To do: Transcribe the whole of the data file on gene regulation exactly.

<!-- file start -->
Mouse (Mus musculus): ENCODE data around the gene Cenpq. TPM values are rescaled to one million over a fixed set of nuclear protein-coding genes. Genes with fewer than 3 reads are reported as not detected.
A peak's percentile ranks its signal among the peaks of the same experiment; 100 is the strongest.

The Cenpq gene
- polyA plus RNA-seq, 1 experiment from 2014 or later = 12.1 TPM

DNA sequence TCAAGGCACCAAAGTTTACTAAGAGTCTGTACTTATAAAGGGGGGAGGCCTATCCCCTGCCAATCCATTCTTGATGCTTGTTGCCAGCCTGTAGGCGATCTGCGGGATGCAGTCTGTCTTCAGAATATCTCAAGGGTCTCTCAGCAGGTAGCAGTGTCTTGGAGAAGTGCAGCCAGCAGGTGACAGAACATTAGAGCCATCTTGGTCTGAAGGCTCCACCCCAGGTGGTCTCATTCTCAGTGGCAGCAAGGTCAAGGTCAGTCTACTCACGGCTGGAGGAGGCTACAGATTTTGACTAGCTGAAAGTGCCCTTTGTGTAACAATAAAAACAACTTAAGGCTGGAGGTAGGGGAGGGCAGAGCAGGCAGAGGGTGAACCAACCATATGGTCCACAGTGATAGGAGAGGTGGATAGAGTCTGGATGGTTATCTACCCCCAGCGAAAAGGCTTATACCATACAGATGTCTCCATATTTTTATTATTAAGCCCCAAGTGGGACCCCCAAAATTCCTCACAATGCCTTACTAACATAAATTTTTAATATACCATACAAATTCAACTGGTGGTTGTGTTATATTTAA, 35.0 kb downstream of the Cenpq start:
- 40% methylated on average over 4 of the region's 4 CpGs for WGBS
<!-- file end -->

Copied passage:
Mouse (Mus musculus): ENCODE data around the gene Cenpq. TPM values are rescaled to one million over a fixed set of nuclear protein-coding genes. Genes with fewer than 3 reads are reported as not detected.
A peak's percentile ranks its signal among the peaks of the same experiment; 100 is the strongest.

The Cenpq gene
- polyA plus RNA-seq, 1 experiment from 2014 or later = 12.1 TPM

DNA sequence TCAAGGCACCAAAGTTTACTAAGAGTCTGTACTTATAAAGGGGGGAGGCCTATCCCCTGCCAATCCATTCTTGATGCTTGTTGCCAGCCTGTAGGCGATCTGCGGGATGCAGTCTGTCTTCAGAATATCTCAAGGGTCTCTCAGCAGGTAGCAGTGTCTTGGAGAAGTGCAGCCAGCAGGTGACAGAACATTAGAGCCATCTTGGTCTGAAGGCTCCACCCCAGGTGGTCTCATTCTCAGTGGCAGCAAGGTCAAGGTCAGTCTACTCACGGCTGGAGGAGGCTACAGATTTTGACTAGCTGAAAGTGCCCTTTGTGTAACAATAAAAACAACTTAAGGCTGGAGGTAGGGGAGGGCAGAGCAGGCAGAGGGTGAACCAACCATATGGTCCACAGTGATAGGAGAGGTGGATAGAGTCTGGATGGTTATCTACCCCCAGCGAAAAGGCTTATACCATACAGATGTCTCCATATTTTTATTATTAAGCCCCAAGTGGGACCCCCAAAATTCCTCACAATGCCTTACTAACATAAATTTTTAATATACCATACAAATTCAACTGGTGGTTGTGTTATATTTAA, 35.0 kb downstream of the Cenpq start:
- 40% methylated on average over 4 of the region's 4 CpGs for WGBS